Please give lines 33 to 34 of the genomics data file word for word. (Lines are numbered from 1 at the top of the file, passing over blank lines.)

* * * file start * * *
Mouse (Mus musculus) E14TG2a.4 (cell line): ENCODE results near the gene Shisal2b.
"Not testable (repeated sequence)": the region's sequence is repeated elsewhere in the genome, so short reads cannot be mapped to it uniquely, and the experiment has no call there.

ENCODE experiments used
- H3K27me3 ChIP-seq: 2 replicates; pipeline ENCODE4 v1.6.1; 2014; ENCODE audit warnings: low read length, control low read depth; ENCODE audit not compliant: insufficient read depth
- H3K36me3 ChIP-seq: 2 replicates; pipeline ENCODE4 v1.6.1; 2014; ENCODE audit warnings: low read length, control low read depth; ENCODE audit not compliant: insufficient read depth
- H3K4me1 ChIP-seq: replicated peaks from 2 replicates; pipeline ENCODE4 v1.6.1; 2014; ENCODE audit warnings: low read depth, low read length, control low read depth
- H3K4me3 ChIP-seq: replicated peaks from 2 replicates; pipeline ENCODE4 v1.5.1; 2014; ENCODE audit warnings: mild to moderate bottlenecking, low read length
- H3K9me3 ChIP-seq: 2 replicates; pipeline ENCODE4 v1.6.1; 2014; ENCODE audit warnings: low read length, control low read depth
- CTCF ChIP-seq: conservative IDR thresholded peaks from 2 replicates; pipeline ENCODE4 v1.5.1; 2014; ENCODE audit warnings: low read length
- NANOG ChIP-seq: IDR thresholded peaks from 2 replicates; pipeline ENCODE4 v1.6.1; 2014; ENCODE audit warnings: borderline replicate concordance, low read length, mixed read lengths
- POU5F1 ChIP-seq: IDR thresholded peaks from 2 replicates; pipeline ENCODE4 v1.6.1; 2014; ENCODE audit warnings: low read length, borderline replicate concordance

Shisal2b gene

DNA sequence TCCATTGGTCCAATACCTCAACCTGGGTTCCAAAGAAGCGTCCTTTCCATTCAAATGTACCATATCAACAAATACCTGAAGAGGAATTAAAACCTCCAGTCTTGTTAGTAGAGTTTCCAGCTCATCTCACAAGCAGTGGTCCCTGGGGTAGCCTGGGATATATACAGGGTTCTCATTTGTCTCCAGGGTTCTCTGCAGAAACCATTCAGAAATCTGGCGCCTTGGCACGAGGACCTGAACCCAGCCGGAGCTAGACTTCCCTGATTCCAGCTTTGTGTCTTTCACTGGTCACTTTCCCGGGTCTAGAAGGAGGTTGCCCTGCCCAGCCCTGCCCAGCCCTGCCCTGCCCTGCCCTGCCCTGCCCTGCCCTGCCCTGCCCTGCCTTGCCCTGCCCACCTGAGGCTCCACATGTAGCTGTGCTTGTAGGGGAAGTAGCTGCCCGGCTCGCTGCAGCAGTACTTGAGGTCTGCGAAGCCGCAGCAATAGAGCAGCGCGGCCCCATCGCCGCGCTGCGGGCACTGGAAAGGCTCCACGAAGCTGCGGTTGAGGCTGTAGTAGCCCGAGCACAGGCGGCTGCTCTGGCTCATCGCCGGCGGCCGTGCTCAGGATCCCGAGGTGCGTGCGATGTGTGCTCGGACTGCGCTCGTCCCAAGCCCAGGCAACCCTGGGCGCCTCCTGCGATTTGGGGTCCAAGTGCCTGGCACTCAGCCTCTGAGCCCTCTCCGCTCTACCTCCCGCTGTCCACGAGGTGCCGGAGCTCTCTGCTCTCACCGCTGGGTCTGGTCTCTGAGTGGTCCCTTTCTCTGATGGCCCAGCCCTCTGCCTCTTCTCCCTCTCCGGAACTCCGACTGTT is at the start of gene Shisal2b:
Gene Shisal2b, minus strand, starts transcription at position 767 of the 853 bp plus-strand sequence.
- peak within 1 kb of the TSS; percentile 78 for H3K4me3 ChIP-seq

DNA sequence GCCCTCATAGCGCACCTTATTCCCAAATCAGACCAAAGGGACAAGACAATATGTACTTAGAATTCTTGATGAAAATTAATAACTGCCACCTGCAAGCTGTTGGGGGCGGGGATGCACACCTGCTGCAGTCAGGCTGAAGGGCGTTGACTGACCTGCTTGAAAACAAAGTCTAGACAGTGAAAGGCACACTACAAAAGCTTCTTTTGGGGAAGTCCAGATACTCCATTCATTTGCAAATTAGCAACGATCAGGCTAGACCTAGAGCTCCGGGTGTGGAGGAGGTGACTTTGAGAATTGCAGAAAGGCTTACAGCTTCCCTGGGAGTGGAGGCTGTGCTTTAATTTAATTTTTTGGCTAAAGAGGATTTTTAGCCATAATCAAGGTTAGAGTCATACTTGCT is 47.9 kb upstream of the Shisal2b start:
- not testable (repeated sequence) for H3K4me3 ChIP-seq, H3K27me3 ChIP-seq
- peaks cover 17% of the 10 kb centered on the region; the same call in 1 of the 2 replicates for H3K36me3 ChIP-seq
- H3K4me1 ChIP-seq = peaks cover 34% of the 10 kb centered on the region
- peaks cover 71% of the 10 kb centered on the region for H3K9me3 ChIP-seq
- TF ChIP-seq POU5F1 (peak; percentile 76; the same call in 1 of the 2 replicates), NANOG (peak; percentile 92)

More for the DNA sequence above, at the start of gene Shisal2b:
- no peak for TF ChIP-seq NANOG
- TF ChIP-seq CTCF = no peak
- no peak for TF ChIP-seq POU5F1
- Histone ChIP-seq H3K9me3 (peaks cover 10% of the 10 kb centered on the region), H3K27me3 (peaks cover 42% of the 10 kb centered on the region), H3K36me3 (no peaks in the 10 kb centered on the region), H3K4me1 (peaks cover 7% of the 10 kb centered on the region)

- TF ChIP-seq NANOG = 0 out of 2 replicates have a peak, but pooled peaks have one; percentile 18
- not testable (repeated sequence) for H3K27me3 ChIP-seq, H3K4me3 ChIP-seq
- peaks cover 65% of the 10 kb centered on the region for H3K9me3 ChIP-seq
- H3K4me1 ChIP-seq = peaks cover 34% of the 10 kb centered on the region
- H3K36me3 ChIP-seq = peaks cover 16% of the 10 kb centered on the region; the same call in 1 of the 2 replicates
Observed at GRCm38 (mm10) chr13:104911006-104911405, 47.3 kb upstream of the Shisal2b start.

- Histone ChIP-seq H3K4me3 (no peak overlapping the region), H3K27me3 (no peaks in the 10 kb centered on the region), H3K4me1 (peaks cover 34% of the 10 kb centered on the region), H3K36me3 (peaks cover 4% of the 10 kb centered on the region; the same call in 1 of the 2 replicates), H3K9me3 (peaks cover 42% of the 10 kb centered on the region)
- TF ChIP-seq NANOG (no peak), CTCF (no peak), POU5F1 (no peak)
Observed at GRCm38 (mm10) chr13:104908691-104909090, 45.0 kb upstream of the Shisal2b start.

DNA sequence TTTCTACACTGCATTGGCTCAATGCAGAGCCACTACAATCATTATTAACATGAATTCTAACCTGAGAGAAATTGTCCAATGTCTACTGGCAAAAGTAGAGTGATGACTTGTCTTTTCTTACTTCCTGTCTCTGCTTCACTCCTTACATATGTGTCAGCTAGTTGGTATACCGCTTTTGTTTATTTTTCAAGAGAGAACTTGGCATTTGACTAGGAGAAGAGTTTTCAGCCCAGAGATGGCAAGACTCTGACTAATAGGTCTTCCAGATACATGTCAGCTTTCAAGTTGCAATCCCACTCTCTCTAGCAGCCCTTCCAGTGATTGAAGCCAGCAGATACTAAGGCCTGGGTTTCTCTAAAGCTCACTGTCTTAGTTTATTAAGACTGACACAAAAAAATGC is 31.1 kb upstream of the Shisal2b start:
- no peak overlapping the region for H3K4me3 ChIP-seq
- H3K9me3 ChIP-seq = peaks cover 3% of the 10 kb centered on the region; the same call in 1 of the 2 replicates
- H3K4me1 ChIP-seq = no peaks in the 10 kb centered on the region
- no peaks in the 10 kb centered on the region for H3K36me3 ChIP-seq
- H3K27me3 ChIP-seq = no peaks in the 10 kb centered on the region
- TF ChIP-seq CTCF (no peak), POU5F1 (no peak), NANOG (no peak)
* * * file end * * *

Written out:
- Histone ChIP-seq H3K4me3 (no peak overlapping the region), H3K27me3 (no peaks in the 10 kb centered on the region), H3K4me1 (peaks cover 34% of the 10 kb centered on the region), H3K36me3 (peaks cover 4% of the 10 kb centered on the region; the same call in 1 of the 2 replicates), H3K9me3 (peaks cover 42% of the 10 kb centered on the region)
- TF ChIP-seq NANOG (no peak), CTCF (no peak), POU5F1 (no peak)